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Spanish PM Sánchez calls for new measures amid ‘real risk’ of rising Covid cases

Spanish Prime Minister Pedro Sánchez warned the population of a "real risk" of a new wave of infections as a result of the more contagious Omicron coronavirus variant and called for preventative measures to be stepped up.

Spain's Prime Minister Pedro Sanchez
Spain's Prime Minister Pedro Sanchez said the rise of Covid-19 infections represented "a clear and real warning" to Spanish people's health. Kenzo Tribouillard / AFP / POOL

In a six-minute televised address on Sunday morning, Sánchez said the presidents of all of Spain’s regions would attend an emergency meeting online on Wednesday afternoon “to evaluate new measures that can be put in place over the next few weeks”.

Despite the incidence rate of the virus variant still being below that of other neighbouring countries, he said the rise of infections still represented “a clear and real warning to the health of our fellow Spaniards and, as such, must compel us to intensify our actions”.

As of Friday, the incidence rate stood at 511 cases per 100,000 inhabitants for the last 14-day period, according to the Spanish health ministry.

However, Sánchez said the situation looked much better than a year earlier: “It’s true that the characteristics of this new wave are different. It’s worth noting that although the infection numbers are higher, our hospitalisation and ICU admission figures are lower than last year. The first conclusion to be drawn is that vaccines work,” he said, urging people to continue to get vaccinated.

More than 80 percent of over-60s in Spain have received the booster jab to date, while almost 90 percent of Spaniards are fully vaccinated, a far higher level of coverage than that seen in most other EU countries.

In Germany, for example, just 70.2 percent of the total population were fully vaccinated as of December 17th while 30.3 percent had had a booster, according to the country’s Robert Koch Institute.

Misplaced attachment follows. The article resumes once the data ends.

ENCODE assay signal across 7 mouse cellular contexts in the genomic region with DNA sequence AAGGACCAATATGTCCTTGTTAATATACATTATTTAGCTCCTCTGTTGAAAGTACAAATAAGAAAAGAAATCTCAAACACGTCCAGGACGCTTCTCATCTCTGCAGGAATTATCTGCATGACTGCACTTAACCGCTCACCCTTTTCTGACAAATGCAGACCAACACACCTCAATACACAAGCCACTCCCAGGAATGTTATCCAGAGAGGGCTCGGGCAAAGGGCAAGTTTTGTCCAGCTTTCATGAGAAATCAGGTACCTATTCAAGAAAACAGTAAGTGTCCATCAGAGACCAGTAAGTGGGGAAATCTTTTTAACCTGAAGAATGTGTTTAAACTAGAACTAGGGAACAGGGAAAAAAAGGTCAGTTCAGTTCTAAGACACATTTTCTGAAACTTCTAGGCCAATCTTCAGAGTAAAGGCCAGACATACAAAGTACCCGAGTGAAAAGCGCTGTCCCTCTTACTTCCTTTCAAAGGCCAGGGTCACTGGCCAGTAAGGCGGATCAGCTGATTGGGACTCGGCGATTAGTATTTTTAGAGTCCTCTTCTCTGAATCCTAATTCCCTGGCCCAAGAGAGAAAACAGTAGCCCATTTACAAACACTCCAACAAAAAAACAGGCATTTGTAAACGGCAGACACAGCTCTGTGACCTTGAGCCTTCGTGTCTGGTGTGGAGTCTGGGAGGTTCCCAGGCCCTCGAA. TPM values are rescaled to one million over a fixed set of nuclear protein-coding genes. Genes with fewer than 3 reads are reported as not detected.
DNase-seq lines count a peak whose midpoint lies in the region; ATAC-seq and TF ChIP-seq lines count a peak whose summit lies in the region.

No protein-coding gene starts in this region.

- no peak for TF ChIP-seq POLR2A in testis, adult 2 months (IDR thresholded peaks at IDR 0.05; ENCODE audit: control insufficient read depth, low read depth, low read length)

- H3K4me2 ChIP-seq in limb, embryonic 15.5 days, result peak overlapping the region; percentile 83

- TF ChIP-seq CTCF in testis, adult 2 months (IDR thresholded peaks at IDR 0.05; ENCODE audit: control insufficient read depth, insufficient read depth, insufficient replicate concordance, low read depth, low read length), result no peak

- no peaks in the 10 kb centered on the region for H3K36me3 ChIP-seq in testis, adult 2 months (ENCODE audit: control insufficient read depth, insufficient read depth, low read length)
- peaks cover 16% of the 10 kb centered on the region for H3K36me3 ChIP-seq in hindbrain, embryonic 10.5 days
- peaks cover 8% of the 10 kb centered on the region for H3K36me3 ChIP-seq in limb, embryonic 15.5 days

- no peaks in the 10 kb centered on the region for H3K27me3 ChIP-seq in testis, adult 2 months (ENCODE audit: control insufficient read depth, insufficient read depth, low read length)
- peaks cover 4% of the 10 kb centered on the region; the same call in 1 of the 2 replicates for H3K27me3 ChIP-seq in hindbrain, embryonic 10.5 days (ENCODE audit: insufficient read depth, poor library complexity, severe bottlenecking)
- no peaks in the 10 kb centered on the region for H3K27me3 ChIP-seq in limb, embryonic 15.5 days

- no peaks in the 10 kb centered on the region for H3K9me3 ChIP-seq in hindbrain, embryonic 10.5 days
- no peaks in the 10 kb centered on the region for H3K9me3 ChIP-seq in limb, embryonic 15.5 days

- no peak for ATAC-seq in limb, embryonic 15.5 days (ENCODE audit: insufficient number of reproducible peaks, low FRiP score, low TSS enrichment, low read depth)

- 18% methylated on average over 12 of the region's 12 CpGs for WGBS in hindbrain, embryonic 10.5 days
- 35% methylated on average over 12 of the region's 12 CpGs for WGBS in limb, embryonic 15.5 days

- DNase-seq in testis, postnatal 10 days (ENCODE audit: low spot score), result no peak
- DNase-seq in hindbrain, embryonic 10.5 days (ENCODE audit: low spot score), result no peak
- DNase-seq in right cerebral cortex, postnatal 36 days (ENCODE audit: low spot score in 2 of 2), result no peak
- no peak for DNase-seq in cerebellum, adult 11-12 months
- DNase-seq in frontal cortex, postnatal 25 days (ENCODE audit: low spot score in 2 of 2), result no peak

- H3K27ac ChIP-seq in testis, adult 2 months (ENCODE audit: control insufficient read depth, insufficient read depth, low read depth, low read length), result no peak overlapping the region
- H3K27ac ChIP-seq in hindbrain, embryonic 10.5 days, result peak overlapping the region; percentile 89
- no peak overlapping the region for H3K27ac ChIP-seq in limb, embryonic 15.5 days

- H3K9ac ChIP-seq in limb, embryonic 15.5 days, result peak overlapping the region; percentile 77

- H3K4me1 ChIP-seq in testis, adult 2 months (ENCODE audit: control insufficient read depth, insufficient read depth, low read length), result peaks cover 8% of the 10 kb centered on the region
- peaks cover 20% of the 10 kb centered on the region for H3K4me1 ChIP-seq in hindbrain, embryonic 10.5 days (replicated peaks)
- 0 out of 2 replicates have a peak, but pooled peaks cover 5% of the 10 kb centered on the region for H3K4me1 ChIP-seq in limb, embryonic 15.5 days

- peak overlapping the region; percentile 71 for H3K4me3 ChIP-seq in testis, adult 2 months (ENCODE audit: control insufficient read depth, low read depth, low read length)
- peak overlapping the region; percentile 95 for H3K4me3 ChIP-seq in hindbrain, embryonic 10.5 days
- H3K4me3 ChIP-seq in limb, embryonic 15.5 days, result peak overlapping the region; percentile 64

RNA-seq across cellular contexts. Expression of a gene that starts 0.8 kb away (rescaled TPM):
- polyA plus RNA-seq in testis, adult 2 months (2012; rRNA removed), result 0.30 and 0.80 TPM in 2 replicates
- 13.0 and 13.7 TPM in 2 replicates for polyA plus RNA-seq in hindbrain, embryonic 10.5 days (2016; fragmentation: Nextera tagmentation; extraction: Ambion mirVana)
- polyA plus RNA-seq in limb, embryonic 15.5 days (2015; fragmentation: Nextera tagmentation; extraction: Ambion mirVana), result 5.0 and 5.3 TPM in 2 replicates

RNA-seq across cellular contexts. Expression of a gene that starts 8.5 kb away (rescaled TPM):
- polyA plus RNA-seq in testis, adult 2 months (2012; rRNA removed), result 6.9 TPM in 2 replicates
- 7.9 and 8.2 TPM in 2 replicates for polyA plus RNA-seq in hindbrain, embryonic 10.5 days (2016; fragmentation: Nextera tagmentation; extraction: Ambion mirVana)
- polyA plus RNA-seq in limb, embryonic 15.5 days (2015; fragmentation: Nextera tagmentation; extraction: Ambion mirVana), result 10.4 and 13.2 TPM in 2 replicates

Spain currently has 6,667 patients in hospital with Covid-19 or around 5.3 percent of the total capacity, while Covid-19 patients in intensive care make up 14 percent of the available beds, according to El Pais.

This time last year, when the vaccination programme was still to begin, the incidence rate was just 207, but there were 11,366 patients in hospital with Covid-19 – occupying 9.2 percent of available beds.

And in intensive care, 20.4 percent of the total capacity was taken up by Covid-19 patients this time last year.

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SPANISH POLITICS

Spain’s PP is hot on the heels of PSOE, but will they need Vox to govern?

With the next general election slated for December 2023, recent polling shows Spain's Conservatives gaining ground on the Socialists. Spanish political correspondent Conor Faulkner looks at whether the PP will need far-right Vox to govern, as they now do at a regional level.

Spain's PP is hot on the heels of PSOE, but will they need Vox to govern?

Recent polling from Spain’s CIS (Centre for Sociological Research) shows the incumbent PSOE-led government with a slight, but shrinking, advantage over opposition parties.

On 30.3 percent, Pedro Sánchez’s PSOE would form the government if elections were held today, but that score is unimproved since April and, crucially, the centre-right party Popular Party is gaining, polling at 28.7 percent in May, with the difference between the two now only 1.6 percent.

In fact, PP have been on a steady rise since a turbulent start to 2022 in which former leader Pablo Casado was forced to resign after becoming entangled in intra-party infighting with PP’s regional President in Madrid, Isabel Ayuso.

Casado was replaced by Galician Alberto Núñez Feijóo, considered to be a more traditional centre-right candidate in the mould of Rajoy, who served as President of Galicia between 2009-2022.

PROFILE: Feijóo, steady hand on the tiller for Spain’s opposition party

Whereas Casado was often drawn into scandal and outflanked on cultural issues by far-right Vox, Feijóo is considered a more conventional conservative less prone to populism, and his short tenure as leader has put the PP back on the road to electoral respectability.